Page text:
Tennessee picked wrong week -- Alabama week -- to be banged up
When facing the No. 1 team in America, ideally you’d like to be at full strength and as healthy as possible.
That won’t be the case in Week 7 when Tennessee hosts Alabama. The Volunteers were already banged up entering this past Saturday’s matchup with Texas A&M, and they sustained even more injuries in their 45-38 loss to the Aggies.
Four of their best players — running back Jalen Hurd, cornerback Cameron Sutton and linebackers Darrin Kirkland Jr. and Jalen Reeves-Maybin — were unavailable in College Station. Reeves-Maybin, UT’s premier tackler, opted for surgery and will miss the remainder of the season. As a senior, his Vols career is over.
Not only did the defeat to A&M hurt in the standings, but the nearly five-hour affair taxed the training staff.
“Just from here on out, there’ll be no more talk of injuries,” Tennessee coach Butch Jones told reporters after the game. “Done deal.”
Hurd is the Volunteers’ leading rusher. Sutton is their best cover corner. Kirkland and Reeves-Maybin are the defense’s most sure stoppers. Even with 85 scholarships, the “next man up” philosophy has its limits.
At one point or another, Evan Berry, Cortez McDowell, Malik Foreman, Emmanuel Moseley, Danny O’Brien, Jashon Robertson, Kendal Vickers and Dylan Wiesman all exited the Texas A&M game. The O’Brien injury was especially scary — he was immobilized and left on a stretcher — although early reports suggest that he’ll be fine.
Jones might have instituted a gag order, but the injury report will be part of the conversation this week whether he likes it or not.
There isn’t a more merciless team in the nation than the Crimson Tide. Coming off a 49-30 blowout of then-No. 16 Arkansas in Fayetteville, ‘Bama is the top scoring offense in the SEC with an average of 44.8 points per game.
Just a true freshman, quarterback Jalen Hurts (above) is the fourth-rated passer in the conference — two spots ahead of UT’s senior leader, Joshua Dobbs — and a dual threat at the game’s most important position. He’s protected by a massive offensive line and has more than enough runners and receivers lending support.
If the Vols are again without the services of so many quality defenders, their depth chart will be tested like never before.
“We’ve had individuals stepping up all year long,” Jones said. “And, again, not very many teams can recover from the amount of injuries or missed games that we’ve had. And this football team has great resolve and resiliency, and they just believe they’re going to find a way to win.”
The Tide are tied for third in the league running the ball, averaging an even 237 yards per game on the ground. Their two leading rushers, Damien Harris and Joshua Jacobs, average 8.7 and 8.3 yards per carry, respectively.
But the difference maker on that side of the ball for Alabama is Hurts, who offers an added element with his legs. While coach Nick Saban has traditionally been a ground-and-pound guy, offensive coordinator Lane Kiffin is essentially running the spread now. Hurry-up, read-option, RPOs — this isn’t your father’s Crimson Tide.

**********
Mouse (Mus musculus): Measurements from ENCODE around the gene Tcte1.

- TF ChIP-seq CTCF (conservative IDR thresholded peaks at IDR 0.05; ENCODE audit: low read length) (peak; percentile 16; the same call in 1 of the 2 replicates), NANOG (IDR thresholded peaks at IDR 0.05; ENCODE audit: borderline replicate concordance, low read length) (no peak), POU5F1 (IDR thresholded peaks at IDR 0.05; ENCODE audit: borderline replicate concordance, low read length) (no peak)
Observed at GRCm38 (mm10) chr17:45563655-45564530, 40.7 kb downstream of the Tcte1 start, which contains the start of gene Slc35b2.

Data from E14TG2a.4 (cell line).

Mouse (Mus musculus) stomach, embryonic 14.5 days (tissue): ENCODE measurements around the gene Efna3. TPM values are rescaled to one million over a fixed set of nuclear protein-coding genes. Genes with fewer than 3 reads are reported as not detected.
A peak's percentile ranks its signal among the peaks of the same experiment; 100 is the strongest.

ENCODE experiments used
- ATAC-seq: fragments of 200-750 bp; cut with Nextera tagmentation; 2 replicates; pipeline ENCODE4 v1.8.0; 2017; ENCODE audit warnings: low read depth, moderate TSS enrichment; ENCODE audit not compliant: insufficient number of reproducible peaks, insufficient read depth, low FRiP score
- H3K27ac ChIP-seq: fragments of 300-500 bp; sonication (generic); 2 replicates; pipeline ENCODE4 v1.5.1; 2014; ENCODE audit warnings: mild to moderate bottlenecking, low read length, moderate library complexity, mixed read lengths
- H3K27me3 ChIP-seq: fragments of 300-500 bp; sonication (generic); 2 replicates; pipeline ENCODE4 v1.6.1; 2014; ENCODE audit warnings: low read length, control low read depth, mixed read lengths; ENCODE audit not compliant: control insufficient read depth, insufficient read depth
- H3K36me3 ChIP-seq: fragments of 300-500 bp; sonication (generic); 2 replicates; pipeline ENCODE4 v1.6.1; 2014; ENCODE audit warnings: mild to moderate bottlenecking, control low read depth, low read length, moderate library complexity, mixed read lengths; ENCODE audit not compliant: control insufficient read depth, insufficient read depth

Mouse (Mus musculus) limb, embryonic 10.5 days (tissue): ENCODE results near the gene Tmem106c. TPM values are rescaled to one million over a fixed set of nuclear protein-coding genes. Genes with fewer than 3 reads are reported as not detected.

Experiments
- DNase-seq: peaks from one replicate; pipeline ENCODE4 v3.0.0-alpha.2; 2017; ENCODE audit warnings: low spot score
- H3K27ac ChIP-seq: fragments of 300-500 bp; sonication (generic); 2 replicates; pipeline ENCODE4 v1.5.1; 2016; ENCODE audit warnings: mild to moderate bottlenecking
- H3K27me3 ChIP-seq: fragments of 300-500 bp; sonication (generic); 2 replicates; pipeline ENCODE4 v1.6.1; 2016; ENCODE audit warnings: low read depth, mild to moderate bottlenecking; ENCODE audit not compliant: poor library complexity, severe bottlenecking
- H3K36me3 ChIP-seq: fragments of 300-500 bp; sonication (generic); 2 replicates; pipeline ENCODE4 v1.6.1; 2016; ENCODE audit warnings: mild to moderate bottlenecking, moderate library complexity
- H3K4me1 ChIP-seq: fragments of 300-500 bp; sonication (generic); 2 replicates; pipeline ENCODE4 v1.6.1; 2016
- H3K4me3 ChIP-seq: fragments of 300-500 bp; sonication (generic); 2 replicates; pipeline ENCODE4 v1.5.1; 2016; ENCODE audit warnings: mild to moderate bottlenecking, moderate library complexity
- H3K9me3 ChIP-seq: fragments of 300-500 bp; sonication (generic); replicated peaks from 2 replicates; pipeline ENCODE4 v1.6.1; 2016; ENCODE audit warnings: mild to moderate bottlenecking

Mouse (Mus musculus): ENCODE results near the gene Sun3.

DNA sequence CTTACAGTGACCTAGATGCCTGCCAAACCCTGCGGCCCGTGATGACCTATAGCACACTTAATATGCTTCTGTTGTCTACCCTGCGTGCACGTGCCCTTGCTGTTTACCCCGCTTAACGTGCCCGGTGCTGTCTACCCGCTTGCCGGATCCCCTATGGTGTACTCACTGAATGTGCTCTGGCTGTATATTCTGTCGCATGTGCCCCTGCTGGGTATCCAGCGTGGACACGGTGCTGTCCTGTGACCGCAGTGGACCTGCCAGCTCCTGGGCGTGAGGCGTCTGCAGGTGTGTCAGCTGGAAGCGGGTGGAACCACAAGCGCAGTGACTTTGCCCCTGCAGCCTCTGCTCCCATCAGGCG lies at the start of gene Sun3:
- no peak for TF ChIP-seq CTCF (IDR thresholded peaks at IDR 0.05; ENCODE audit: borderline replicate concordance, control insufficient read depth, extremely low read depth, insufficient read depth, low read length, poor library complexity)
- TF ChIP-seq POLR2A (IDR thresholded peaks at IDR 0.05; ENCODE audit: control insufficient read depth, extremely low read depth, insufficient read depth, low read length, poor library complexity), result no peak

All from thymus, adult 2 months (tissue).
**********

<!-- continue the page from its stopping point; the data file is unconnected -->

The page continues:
Hurts has thrown 9 touchdowns and run for 5 more, plus he’s completing 63.8 percent of his passes and averaging 4.8 yards per carry.
Tennessee just allowed 353 yards rushing to the Aggies, including 110 and 3 TDs from QB Trevor Knight. Not to take anything away from Knight, who’s a terrific runner, but Hurts is a more explosive athlete.
The Volunteers were also shredded by tailback Trayveon Williams. He set an A&M freshman record with 217 yards rushing. As a result, they have fallen all the way to 10th in the SEC against the run — their average of 183 yards allowed per game is more than two and a half times that of ‘Bama (69.2), which leads the conference.
The Tide are also relatively healthy on offense, highlighted by the return last week of receiver ArDarius Stewart (below).
“Every team in this conference has marquee football players,” Jones said. “The teams that win have great role players, and we had some role players step up and provide some valuable repetitions for us. But we need more individuals in those roles to step up and, when they get the opportunity, they make the most of it.”
Fortunately, UT has done a better job replacing some of its key contributors on offense. Hurd’s absence wasn’t felt at all.
Finally getting a chance to be the featured back for the Vols, Alvin Kamara was nothing short of sensational against Texas A&M. He single-handedly kept his team in the game with 127 yards rushing, 161 more receiving and 3 total scores.
Kamara was the only consistent performer offensively for Tennessee at Kyle Field. As tends to be the case, Dobbs bounced back and forth between marvelous and maddening. He threw for 398 yards, but his second interception of the day came in overtime — on a head-scratching decision, too — and sealed the decision.
Now Dobbs faces an Alabama defense that simply takes away the running game and leads the league with 23 sacks. Hurd is expected to play, which will help.
Before the loss to Texas A&M, Tennessee was 5-0 and comfortably atop the East with victories over Florida and Georgia. Now 5-1, the Volunteers are still ahead on tiebreakers. Another defeat puts the Gators in the driver’s seat, though.
Even before the season, we knew that this brutal four-game stretch — Florida, Georgia, Texas A&M and Alabama — would define UT in 2016. Going 4-0 was unlikely, but 3-1 would probably be enough to win the division. However, 2-2 silences any talk of the College Football Playoff and potentially puts a trip to Atlanta on hold, too.
The Vols have shown as much heart as any team in the country. Nevertheless, it’s going to take more than heart to beat ‘Bama.
“This is a resilient group,” Jones said. “They never crack. They never waver.”